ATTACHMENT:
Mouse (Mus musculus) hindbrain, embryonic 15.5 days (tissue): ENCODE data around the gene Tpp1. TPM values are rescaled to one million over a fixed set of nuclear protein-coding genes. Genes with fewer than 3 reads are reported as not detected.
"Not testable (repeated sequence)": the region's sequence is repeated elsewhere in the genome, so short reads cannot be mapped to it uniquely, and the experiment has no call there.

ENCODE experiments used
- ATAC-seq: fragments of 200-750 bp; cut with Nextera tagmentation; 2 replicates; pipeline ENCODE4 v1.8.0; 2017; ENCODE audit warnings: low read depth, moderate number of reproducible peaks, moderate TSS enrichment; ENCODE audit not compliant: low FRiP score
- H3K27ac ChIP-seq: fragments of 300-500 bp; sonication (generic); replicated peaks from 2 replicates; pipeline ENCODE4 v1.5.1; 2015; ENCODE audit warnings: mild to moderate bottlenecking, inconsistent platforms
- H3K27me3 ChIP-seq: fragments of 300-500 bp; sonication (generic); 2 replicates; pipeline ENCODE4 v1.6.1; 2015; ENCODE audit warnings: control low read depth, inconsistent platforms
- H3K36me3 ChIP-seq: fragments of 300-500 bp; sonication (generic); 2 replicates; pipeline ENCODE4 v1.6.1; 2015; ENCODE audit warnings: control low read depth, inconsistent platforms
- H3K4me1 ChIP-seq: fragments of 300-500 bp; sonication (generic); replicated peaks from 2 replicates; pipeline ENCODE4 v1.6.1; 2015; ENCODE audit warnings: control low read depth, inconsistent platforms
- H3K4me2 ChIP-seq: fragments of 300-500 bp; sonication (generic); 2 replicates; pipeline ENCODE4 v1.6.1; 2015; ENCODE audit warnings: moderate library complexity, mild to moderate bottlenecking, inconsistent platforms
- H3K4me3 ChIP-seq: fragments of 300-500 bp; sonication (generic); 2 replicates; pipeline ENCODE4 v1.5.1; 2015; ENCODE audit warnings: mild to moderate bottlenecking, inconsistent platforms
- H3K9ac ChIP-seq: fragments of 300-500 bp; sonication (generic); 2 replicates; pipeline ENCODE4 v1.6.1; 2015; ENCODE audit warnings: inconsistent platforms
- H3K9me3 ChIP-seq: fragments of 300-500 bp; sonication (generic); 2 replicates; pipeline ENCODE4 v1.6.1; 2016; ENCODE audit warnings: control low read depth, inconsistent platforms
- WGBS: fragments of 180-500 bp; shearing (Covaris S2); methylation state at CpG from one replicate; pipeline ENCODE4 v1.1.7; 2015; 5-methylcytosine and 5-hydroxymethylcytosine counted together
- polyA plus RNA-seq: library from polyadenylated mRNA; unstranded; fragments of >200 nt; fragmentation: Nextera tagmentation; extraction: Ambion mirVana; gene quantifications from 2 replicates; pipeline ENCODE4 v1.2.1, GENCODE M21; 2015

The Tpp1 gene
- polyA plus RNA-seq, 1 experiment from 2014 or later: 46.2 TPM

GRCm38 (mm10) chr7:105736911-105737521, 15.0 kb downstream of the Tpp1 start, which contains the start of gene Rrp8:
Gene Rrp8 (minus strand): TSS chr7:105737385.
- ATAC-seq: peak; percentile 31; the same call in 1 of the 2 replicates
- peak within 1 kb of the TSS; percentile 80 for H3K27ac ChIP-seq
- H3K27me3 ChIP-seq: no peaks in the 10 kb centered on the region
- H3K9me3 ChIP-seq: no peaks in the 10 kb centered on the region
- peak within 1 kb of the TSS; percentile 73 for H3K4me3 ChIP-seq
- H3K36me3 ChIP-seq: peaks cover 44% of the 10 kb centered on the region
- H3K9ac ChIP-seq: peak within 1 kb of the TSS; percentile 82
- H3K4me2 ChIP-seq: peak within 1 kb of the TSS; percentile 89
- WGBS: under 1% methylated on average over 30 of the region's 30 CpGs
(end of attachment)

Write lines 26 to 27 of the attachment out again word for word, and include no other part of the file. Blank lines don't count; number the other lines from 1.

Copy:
- H3K4me2 ChIP-seq: peak within 1 kb of the TSS; percentile 89
- WGBS: under 1% methylated on average over 30 of the region's 30 CpGs